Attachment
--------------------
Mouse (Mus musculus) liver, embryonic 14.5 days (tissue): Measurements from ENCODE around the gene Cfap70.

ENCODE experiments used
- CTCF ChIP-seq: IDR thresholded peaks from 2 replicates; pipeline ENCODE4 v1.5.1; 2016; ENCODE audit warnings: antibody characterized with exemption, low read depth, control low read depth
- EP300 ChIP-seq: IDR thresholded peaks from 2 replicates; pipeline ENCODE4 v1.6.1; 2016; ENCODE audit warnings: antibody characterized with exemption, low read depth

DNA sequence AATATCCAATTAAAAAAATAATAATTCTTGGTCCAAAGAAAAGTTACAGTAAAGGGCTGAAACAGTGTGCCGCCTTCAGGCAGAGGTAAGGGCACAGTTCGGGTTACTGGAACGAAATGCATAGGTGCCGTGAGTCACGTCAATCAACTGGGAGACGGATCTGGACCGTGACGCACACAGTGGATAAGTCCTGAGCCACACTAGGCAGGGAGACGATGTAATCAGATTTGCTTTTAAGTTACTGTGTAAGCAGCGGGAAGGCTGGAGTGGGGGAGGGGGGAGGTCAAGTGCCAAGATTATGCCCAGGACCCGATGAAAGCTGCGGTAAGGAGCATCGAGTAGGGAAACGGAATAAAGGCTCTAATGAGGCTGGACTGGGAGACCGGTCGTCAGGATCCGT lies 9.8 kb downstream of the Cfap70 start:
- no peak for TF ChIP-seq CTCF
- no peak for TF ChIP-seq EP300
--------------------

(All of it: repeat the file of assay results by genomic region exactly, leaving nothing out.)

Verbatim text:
Mouse (Mus musculus) liver, embryonic 14.5 days (tissue): Measurements from ENCODE around the gene Cfap70.

ENCODE experiments used
- CTCF ChIP-seq: IDR thresholded peaks from 2 replicates; pipeline ENCODE4 v1.5.1; 2016; ENCODE audit warnings: antibody characterized with exemption, low read depth, control low read depth
- EP300 ChIP-seq: IDR thresholded peaks from 2 replicates; pipeline ENCODE4 v1.6.1; 2016; ENCODE audit warnings: antibody characterized with exemption, low read depth

DNA sequence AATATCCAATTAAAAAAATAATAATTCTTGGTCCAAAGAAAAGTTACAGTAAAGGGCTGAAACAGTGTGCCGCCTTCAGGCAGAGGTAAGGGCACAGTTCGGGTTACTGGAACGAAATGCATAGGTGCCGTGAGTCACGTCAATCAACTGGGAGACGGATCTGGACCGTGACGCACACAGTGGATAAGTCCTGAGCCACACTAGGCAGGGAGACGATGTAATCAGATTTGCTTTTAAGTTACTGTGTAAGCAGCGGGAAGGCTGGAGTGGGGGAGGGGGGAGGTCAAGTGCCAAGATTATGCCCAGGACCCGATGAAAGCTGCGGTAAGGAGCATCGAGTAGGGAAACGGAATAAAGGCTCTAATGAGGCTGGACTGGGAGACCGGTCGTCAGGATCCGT lies 9.8 kb downstream of the Cfap70 start:
- no peak for TF ChIP-seq CTCF
- no peak for TF ChIP-seq EP300